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May Movie Challenge

May 17: Unforgiven | A Best Picture Winner

Scott Tennant May 17, 2017


In the category of A Best Picture Winner, Scott has chosen Unforgiven (1992), directed by Clint Eastwood, written by David Webb Peoples, and starring Eastwood, Gene Hackman, Morgan Freeman, and Richard Harris


There are so many great movies that have won Best Picture (duh) that it was really hard to pick one specifically that I wanted to watch. While I have seen most of the winners from the late-2000’s on (that’s when I really started getting in to film), I wanted to explore a movie that I had some familiarity with, but hadn’t seen. I considered Shakespeare in Love, American Beauty, Dances with Wolves, and Amadeus, before settling in on Unforgiven. Why Unforgiven you may ask? Well, I was interested in the 65th Best Picture winner because I perceive the slate of films it competed against to be fairly weak in retrospect, so I was curious how it held up. Also, I just wanted to watch a Western; it’s been awhile since I have seen a Western. Last year’s The Magnificent Seven remake didn’t quite get me interested enough to go see it, but the seed was planted at least, and now I reap the fruits of that seed.

Anyways, Unforgiven: Clint Eastwood’s 1992 led Western is a challenging film at times and ultimately a rewarding one. Firstly let’s discuss his craft; Eastwood has a director now has proven himself with a varied directorial backlog, and when Unforgiven came out he had nearly two decades of directing experience under his belt. It shows here, as the visuals, the storytelling, and the editing are all top notch. You are never left wanting for more information, but you also never feel like you are being spoon-fed critical pieces of the story. The characters are full-bodied and nuanced, with rich backstories that show naturally why characters behave certain ways. It’s all quite satisfying. The music is mood-setting and fits the film very well, including the main theme written by Eastwood himself. The movie makes it clear that Eastwood is a master of the Western genre, and it’s put to excellent use.

Unforgiven’s main success is that it subverts the traditional Western tropes to deliver a satisfying deconstruction of the seminal genre. When you think of the traditional Western movie, you think of the heroic cowboy with scruples, versus the dirty outlaw who will do anything to get away, with a cast of characters around them that include the sheriff, the loyal partner, the damsel, and more. Unforgiven takes this cast of standard characters and turns them on their head. Eastwood takes the hero role as William Muney, but is turned into an antihero, a reformed criminal who returns to crime for a big payday for his family. He is clearly haunted by his past, and begrudges the fact that he is back on that same path, but continues anyways. Richard Harris plays the closest thing to the traditional outlaw with his English Bob character, but he is caught quickly and dispatched before he can do much more than make noise. This makes our primary antagonist Gene Hackman’s sheriff, Little Bill. His character is quite interesting and contrarian; he runs a tight ship in the city of Big Whiskey, with ordinances outlawing guns in the city, and deputies monitoring the townsfolk. This implied tough demeanor is at odds with his personal life, where he is quite unsuccessfully trying to build his home. He stubbornly won’t call a real carpenter, and as such lives amongst the leaks in his roof. He’s stubborn and full of bravado. Morgan Freeman plays Muney’s loyal partner Ned, but even he subverts his role; his cowardice/conscience is on display as he won’t take the key shot to kill a man, and then retreats back to his home before the job is done.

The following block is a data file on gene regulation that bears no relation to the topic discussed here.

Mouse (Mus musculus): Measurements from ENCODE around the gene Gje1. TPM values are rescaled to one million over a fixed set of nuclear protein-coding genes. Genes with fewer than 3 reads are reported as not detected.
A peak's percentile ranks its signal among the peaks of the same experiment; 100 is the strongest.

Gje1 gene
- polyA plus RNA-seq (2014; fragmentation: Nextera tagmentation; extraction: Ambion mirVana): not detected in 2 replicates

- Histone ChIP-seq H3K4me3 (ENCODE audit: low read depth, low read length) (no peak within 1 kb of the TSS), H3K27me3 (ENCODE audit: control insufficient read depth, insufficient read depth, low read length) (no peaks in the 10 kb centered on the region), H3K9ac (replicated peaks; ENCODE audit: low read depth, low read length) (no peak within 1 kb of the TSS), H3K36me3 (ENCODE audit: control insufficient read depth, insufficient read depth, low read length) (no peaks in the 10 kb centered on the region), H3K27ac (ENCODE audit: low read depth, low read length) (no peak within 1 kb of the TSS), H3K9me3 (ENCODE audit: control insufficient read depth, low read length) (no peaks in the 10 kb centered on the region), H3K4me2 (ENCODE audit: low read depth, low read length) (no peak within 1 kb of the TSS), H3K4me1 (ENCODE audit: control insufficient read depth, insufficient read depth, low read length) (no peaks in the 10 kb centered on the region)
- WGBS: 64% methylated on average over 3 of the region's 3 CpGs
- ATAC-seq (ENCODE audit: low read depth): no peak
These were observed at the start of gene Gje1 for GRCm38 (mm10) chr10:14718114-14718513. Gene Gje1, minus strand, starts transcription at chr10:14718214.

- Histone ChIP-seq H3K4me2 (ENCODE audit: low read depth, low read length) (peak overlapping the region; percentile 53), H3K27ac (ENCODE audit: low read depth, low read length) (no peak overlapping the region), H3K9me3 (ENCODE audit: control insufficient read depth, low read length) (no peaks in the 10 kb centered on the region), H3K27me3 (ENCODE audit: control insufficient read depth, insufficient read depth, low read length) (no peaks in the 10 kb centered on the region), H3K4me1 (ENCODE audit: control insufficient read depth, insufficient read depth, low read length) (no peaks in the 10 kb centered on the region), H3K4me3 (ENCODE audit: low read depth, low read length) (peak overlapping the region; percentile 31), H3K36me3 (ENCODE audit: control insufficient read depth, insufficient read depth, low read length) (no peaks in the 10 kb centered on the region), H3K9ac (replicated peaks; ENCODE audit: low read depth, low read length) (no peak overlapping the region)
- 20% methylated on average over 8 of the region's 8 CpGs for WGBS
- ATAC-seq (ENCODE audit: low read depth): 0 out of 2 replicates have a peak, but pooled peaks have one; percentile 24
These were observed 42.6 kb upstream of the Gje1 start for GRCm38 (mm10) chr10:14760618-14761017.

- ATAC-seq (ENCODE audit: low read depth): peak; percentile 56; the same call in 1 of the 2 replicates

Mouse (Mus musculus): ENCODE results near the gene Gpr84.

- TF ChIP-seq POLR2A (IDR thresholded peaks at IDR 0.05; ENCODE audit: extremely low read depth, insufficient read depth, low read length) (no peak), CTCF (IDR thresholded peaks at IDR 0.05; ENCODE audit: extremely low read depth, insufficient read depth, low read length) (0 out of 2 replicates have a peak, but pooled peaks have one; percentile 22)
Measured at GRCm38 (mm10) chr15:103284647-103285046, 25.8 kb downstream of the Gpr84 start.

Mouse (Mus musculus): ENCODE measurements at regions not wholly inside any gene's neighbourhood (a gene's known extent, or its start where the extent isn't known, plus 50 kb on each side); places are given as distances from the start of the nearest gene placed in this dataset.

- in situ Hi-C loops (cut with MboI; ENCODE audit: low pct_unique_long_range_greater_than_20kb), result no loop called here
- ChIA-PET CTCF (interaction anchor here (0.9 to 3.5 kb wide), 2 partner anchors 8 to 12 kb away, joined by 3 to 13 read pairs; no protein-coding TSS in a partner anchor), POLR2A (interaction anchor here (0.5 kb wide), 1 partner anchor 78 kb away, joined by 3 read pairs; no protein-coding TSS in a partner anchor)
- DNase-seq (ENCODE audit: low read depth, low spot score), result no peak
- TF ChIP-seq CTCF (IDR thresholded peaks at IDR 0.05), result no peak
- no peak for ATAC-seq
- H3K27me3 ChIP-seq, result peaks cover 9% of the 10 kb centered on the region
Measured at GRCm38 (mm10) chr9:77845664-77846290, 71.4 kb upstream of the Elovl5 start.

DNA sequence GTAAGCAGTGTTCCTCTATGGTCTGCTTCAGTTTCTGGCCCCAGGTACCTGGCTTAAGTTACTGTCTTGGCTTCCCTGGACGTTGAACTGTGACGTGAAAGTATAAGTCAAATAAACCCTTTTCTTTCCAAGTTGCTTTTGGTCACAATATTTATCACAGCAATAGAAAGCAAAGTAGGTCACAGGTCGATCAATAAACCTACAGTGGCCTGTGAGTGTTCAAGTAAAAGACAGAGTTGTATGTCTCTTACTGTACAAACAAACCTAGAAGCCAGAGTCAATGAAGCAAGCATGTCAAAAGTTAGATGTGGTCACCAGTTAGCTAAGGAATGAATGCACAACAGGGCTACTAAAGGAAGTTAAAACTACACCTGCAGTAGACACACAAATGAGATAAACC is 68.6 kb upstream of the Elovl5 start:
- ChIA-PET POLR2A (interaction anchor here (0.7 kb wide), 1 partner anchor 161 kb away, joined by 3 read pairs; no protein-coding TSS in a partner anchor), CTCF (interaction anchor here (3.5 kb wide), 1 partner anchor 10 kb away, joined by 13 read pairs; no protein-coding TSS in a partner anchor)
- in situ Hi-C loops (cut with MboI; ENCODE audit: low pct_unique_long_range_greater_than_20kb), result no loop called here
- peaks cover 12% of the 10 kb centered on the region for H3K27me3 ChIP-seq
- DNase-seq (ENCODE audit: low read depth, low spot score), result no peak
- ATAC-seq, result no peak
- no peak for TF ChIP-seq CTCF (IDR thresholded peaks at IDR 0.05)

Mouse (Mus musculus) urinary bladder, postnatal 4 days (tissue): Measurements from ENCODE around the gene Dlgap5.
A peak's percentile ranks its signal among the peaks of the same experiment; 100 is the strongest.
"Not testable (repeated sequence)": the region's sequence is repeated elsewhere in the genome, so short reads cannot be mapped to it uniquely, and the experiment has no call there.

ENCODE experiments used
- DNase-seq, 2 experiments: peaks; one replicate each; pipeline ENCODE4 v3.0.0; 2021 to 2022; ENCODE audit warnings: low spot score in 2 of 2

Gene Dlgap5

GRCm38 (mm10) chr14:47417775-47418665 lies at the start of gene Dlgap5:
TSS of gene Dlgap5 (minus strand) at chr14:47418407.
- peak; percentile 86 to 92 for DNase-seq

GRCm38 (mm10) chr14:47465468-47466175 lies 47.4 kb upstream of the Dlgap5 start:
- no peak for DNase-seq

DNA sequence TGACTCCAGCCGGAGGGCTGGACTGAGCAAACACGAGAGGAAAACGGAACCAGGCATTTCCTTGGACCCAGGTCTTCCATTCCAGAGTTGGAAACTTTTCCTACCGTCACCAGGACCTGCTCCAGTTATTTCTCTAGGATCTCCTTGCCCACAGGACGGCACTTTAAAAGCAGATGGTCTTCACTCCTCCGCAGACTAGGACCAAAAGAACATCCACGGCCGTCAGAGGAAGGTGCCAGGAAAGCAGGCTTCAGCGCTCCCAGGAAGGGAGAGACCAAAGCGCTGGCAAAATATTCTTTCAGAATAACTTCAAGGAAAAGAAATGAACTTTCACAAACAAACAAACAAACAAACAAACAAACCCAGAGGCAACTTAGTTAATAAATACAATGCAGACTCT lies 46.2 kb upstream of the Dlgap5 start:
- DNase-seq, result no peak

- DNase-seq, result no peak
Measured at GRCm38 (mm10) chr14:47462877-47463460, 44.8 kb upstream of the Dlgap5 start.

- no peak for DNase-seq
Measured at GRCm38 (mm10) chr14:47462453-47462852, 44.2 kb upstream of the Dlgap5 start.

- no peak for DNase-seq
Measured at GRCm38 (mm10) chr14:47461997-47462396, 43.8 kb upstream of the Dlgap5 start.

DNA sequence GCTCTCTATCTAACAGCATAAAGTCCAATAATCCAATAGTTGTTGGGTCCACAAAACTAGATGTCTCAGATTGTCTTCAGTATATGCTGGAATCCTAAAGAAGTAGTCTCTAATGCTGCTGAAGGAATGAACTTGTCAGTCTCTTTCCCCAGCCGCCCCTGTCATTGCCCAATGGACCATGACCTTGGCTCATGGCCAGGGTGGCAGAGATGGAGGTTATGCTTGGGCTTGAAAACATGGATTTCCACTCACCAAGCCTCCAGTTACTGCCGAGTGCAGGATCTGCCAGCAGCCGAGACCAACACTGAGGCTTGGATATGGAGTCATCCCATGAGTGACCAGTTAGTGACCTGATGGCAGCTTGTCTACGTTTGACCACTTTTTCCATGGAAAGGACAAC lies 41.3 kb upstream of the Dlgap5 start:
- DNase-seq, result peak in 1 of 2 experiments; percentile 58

​This cast of characters interweaves to create a story that examines masculinity, violence, and morality. Whereas old spaghetti Westerns are full of bravado and champion the heroes for their success in combat, Unforgiven does not glorify violence. In fact, the character deaths in this movie are undignified, and show the truth of ending life; it takes a hard man to make that shot that kills someone, and there is no glory in an outlaw’s death. Sheriff Bill spends much of the movie spinning tales of his heroics to the biographer in town, while he himself lets violent criminals off the hook with little punishment, and fails when it matters most. The ending of the movie is quite abrupt; once Bill Muney gets his man, there is no glory in victory, just his slow ride home, into the sunset.​

I wouldn’t say that the movie is flawless; the pacing in particular was an issue for me in the first half of the film, as the slow buildup of the characters leads to a hard-hitting second half. The movie is pretty stunning all around in its visuals, and it uses darkness and lighting well as a tool for the storytelling, but at times I actually just had a hard time seeing what was happening. Intentional or not, it was a bit annoying. But overall the whole package of this movie was very good. Genre films traditionally don’t do too well in award season, but Unforgiven does a good enough job succeeding as a drama on its own right, while addressing and honoring the genre it is born into. I don’t think pure subversion is the path to successful genre films, but for a master of Western filmmaking like Clint Eastwood, it works very well here.

Grade: A

Want to keep up with the rest of our scavenger hunt? Check out the rest of our May Movie Challenge here.

Scott (or Uncle Scootz) is a business analyst in Charlotte, NC. After graduating from Clemson University and enjoying some time in Atlanta, Scott has embraced the Queen City. He likes basketball, board games, Back to the Future, and his Baby Little Pug named Mickey. Yell at him on instagram at breakdown_scott!